“You can think of all the things we’ve stumbled over in the past,” he said. “I’m kind of excited about a new process. Instead of letting each one of our major suppliers go out and say ‘here’s how many fasteners I need,’ we started to aggregate at the airplane level.”
The process allows much more clarity to the process houses, explained Loftis. “So they know what’s coming, versus getting a big order from one supplier and a big order from another and they aren’t timed right.”
The importance of timing, and perhaps more precisely, sequence, also applies to Boeing’s own assembly lines. For example, the company now installs many of the 787’s interior components, such as galleys and lavatories, on the line’s last two positions, which tends to place a heavy work burden at the end of the build process. Recently, Loftis and company decided to rebalance its work statement to move those items to positions earlier in the build, allowing technicians to install a fully assembled galley before they join the body sections. The change will avoid the need to take apart the galley to move the parts through the passenger doors and reassemble it inside the airplane.
Boeing institutes such changes in the interest of flow time, reduction of which must accompany any rate increases, explained Loftis. “That’s a real enabler,” he said. “The crews get to cycle faster, so they get more repetitive on the jobs. For example, if you’re going to spend five days at a position, a crew has to know five days worth of work. If you’re going to do it in three days, they only have to know three days worth of work and they can get better at it. So you tend to come down a productivity curve a lot faster.”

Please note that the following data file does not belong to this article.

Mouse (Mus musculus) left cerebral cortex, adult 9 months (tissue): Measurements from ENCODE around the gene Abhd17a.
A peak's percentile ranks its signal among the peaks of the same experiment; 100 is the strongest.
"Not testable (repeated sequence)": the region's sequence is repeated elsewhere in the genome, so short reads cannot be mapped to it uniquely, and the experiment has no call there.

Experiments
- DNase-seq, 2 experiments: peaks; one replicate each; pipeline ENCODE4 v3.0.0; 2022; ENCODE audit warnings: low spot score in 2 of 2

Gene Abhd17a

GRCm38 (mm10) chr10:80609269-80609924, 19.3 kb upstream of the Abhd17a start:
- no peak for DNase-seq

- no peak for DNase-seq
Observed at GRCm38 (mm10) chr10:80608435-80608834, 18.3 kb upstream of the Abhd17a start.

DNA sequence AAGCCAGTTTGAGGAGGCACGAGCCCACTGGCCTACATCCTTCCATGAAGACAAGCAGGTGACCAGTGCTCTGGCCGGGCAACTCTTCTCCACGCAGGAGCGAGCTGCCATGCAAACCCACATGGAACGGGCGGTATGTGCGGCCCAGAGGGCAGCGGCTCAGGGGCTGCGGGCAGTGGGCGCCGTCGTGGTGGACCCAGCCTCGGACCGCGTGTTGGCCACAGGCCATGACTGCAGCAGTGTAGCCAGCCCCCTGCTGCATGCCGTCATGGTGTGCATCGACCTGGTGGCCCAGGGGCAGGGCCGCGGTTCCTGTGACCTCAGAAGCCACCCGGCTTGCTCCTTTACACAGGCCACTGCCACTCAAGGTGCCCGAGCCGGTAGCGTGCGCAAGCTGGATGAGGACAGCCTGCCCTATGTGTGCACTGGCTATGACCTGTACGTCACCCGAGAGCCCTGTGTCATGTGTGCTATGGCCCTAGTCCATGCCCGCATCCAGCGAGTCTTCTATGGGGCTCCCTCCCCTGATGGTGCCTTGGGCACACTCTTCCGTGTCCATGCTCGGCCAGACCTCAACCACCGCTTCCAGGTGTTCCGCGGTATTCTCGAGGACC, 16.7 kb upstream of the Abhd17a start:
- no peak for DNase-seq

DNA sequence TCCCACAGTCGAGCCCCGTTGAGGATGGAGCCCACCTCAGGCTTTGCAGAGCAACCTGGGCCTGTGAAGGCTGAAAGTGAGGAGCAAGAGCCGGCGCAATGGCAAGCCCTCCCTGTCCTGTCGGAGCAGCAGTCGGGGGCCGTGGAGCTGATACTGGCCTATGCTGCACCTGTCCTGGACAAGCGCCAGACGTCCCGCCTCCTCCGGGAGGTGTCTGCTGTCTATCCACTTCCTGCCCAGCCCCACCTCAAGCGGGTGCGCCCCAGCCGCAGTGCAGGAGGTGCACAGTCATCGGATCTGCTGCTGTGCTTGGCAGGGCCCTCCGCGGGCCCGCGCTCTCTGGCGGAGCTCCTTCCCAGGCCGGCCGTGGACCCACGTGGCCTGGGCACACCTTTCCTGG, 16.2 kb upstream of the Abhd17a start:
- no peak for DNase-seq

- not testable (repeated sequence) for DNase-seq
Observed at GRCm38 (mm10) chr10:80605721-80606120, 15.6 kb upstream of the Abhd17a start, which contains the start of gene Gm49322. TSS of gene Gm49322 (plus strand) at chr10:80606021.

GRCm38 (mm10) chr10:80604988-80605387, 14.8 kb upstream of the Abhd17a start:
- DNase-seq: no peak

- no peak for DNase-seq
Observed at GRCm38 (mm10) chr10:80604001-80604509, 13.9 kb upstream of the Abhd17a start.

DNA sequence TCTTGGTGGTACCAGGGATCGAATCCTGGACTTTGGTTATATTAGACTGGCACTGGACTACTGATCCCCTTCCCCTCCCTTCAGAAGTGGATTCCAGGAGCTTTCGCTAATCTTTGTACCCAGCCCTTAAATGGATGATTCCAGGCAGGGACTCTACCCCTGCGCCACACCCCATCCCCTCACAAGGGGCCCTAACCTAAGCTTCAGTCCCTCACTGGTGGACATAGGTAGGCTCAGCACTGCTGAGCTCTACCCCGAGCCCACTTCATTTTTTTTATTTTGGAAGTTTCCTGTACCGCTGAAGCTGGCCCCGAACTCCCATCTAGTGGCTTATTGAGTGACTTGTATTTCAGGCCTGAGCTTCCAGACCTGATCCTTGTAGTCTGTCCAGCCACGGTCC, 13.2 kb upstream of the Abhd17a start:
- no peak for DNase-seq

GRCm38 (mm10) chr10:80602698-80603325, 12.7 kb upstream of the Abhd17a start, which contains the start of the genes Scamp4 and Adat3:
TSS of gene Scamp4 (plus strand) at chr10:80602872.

Of course, the amount of so-called rework in the factory also affects productivity. Loftis said the company has effected significant reductions in such “non-value-added” activity and that the pace of those reductions has accelerated in the second quarter. “The airplane did not perform in service from a reliability standpoint to our expectations,” he conceded. “So we put a lot of time and effort into fixing components that were malfunctioning or breaking.” Consequently, Boeing aggressively addressed the issues “mainly because we had to,” said Loftis, improving reliability rates from roughly between 96.5 and 97 percent in the spring of 2013, following the grounding of the worldwide fleet due to battery overheating, to close to 99 percent today.
“The number of fixes that we’ve put in place over the past two and a half years have [resulted in] a lot of improvement,” he stressed. “It’s really showing itself here, as well, in [less need for pre-delivery test flying] to make sure it’s meeting all of our standards and our customers’ standards. So that’s also really helping to drive more predictability into our delivery schedules and plans.”